Northeast corner of the Second Ring Road with buses mostly to Běijīng’s northern suburbs including some Great Wall destinations, p.341, the Hóngluó Sì, p.393, and the Jiāozhuānghù Tunnel Warfare site, p411. Some weekend tourist services travel as far as Tàiyuán, several hours southwest. The station is part of the 东直门枢纽, Dōng Zhí Mén Transit Hub, which links three metro lines including the Airport Express (marked ABC), the Airport Expresway, and long-distance and suburban bus routes departing from both inside the terminal and from neighbouring streets. There’s plentiful shopping and eating including a food court, Western fast food, and a bakery, and several bank machines.
丽泽桥长途汽车站 Lìzé Qiáo Chángtú Qìchēzhàn, m Xī Jú (Lines 10 & 14), exit F. b to 丽泽桥: 特2, 特8内环, 特8外环, 专27,快速直达专线97, 运通103线, 300内环, 300外环, 300快内环 300块外环, 323, 349, 458, 459, 480, 483, 531, 631快车, 651, 958, 968. 丽泽桥北 (N): 特17, 840. 丽泽桥东 (E): 特17, 395, 458, 631, 821, 958, 977. 丽泽桥南 (S): 63, 395, 459, 483. 丽泽桥西 (W): 83, 323, 483, 531, 840, 958.
Southwest Third Ring Road. Long-distance buses to Shíjiāzhuāng, Tàiyuán, and even as far afield as Nánjīng, Shànghǎi, Hohhot, and Dàlián. There are buses as often as every ten minutes to Yìxiàn for the Western Qīng Tombs. It’s a ten-minute walk east and over to the north-east side of the interchange from m Xī Jú (Lines 10 & 14), but m Lìzé Business District (Lines 14 & 16) may possibly be closer when opened. Tickets are sold through a separate entrance on the right. There are snack stalls in the lobby, and something vaguely resembling a hamburger available in the waiting hall, as well as a rice porridge (zhōu, 粥) restaurant on the corner, and a few other options. Left luggage is open 8am–6pm with a charge from ¥5, and there’s a bank machine.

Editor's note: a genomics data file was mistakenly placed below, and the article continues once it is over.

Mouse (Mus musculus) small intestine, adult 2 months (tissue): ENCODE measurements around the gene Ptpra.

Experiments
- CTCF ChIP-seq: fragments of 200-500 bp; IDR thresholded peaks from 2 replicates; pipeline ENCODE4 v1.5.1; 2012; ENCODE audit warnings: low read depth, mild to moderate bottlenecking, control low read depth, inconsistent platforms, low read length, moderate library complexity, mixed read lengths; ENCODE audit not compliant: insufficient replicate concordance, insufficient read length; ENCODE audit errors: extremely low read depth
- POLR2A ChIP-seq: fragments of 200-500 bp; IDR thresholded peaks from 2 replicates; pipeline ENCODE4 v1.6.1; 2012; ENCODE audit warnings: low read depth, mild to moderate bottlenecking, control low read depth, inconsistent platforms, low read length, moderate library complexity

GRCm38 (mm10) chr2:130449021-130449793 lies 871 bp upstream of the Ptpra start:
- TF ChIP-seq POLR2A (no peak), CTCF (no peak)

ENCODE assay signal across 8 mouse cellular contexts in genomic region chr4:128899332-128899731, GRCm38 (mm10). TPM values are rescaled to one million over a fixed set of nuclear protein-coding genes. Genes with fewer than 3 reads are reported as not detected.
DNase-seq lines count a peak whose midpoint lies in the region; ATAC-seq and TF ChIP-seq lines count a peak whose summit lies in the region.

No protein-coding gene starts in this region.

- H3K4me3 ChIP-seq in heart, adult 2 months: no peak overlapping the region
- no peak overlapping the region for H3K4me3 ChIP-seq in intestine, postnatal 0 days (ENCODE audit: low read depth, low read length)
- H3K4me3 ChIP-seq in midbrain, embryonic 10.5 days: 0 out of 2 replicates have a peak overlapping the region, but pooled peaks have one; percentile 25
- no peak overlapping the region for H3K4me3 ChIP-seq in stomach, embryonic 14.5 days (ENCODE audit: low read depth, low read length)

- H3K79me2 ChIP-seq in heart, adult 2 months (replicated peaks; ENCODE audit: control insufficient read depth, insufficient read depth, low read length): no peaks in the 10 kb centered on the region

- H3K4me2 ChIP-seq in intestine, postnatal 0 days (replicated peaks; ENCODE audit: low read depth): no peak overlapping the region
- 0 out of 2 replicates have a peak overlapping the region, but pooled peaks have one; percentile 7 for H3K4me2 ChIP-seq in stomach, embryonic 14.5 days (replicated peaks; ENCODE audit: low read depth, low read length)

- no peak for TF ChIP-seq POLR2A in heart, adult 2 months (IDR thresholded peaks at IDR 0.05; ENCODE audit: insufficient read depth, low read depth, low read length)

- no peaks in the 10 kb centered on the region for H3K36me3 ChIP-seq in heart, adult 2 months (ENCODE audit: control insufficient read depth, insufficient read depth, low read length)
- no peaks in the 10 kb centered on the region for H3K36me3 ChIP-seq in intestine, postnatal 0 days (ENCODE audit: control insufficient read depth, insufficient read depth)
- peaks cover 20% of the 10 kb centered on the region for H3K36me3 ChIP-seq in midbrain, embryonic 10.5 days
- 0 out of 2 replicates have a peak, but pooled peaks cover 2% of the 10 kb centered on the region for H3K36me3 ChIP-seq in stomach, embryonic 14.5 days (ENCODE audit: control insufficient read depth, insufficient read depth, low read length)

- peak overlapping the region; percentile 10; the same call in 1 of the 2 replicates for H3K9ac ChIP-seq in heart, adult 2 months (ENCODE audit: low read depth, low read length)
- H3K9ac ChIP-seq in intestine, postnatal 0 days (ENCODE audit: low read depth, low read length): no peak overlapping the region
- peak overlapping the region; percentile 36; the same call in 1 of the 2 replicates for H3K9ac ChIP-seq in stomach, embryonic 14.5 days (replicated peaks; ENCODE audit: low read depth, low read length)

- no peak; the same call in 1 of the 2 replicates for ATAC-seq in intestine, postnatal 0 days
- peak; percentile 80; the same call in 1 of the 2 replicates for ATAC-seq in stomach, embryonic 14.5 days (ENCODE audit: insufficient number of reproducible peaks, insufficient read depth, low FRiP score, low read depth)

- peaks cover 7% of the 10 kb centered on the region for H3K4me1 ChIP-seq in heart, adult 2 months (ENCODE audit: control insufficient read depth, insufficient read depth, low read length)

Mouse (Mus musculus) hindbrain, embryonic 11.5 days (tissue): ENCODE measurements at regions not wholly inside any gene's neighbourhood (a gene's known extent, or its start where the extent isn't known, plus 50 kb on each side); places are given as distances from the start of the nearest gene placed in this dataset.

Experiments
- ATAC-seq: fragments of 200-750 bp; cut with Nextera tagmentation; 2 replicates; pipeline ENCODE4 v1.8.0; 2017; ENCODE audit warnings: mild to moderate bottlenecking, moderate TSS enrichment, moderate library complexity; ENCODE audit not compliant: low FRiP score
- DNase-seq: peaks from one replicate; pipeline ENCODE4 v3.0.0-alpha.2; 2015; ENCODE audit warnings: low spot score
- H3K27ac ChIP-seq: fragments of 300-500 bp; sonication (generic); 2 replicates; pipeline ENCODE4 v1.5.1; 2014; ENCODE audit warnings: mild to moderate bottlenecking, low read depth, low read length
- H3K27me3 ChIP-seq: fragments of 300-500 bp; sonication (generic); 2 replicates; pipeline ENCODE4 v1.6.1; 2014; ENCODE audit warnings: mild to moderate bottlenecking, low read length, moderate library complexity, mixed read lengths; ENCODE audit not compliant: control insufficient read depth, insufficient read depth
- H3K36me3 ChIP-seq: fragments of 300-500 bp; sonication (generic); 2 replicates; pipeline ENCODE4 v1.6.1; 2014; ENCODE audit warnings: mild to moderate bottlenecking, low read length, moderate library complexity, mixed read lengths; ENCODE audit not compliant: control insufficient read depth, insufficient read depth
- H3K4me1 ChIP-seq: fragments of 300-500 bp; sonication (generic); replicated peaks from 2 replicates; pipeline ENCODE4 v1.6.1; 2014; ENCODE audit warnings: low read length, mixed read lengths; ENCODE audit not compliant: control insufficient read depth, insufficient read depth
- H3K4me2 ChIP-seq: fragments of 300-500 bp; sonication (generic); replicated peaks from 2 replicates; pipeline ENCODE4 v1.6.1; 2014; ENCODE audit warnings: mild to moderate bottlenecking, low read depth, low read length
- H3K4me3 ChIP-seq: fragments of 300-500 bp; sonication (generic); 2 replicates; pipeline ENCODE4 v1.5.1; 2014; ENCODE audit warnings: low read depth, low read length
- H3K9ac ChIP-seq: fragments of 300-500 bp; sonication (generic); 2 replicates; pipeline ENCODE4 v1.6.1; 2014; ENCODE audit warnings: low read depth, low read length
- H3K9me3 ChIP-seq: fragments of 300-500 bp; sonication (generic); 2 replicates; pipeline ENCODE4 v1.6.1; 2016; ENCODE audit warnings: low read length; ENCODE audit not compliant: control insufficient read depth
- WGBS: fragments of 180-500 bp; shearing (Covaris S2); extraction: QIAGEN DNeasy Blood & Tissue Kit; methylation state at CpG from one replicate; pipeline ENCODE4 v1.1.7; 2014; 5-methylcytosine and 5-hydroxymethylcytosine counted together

Liù Lǐ Qiáo
六里桥长途汽车站 Liù Lǐ Qiáo Chángtú Qìchēzhàn, t 8365 6693, m Liù Lǐ Qiáo (Lines 9 & 10), exit C. b to 六里桥客运主枢纽: 机场15线. 六里桥长途站: 运通201线. 六里桥西: 57, 68–554联通, 309, 477, 568, 941, 941快车, 982.
A major passenger terminal just outside the Southwest Third Ring Road, also known as 六里桥客运主枢纽 (Liù Lǐ Qiáo Kèyùn with buses to Zhāngjiākǒu and Chéngdé, and as far as Yínchuān and Xiàmén. Buses to Zhāngjiākǒu every 30mins may let you off at the turning for Jī Míng Shān Yì, but consult. Otherwise there are buses to Shāchéng hourly from 6.30am (2.5hrs, ¥50) and change there. m Liù Lǐ Qiáo (Lines 9 & 10) is just outside. Note taxis are charged ¥2 to enter. There’s not much in the way of food, but there are bank machines.
赵公口长途客运站 Zhàogōngkǒu Chángtú Kèyùnzhàn, t 6723 7328, m Liú Jiā Yáo (Line 5) and walk 15 mins W. b to 赵公口桥南: 7, 特11, 43, 69, 525, 820, 829. 赵公口桥西 : 17, 54, 69, 93, 运通103线, 运通107线, 434, 741, 821, 839.